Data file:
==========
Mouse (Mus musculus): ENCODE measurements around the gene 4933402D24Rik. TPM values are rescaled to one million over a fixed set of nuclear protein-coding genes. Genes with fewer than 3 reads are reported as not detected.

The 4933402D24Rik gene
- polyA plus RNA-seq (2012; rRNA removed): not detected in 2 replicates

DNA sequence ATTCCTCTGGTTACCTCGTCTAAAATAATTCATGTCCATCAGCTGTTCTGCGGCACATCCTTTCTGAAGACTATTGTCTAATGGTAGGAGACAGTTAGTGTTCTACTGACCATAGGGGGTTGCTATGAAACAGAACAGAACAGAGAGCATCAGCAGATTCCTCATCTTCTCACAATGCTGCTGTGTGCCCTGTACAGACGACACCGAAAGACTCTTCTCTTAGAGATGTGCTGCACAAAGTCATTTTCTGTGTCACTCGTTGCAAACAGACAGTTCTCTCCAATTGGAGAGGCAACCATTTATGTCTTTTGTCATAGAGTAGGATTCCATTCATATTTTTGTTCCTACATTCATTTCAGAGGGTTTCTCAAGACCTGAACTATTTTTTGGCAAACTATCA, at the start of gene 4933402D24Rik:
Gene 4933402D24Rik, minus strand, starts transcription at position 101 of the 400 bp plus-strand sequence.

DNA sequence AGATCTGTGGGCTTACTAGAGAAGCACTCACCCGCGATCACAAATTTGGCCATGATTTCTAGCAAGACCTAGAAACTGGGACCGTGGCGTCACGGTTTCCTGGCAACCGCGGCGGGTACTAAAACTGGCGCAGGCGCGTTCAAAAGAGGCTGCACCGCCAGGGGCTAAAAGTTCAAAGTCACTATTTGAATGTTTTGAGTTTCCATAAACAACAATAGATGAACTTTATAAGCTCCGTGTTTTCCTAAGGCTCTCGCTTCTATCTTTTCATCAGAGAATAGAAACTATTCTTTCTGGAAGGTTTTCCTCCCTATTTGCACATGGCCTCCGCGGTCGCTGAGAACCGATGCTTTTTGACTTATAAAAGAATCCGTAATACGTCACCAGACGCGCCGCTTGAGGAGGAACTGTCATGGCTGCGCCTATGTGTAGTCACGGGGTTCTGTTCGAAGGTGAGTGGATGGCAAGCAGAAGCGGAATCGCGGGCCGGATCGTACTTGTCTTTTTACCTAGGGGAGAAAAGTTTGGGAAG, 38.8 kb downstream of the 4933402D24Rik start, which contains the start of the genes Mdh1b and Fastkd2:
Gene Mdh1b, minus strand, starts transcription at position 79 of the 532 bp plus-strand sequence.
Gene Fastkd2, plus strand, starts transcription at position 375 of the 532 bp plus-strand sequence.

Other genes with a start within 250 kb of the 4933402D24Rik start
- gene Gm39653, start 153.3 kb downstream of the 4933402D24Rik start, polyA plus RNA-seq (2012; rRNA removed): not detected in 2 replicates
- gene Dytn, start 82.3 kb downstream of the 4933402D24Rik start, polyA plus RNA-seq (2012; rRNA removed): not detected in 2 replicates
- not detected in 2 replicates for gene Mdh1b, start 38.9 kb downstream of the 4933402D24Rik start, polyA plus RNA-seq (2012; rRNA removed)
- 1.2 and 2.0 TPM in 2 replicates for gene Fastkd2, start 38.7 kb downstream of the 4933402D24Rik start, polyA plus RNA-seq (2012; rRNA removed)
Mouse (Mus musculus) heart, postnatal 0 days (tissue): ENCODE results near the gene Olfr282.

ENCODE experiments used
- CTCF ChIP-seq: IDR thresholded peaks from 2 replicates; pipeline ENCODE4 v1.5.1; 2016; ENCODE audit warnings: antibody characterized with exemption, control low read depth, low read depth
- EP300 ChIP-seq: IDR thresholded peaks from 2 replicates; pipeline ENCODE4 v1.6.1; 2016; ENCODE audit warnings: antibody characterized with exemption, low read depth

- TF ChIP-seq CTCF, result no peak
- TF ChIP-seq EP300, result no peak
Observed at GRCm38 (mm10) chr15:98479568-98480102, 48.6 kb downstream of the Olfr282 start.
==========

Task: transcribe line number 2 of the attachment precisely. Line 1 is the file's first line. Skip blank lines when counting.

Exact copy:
The 4933402D24Rik gene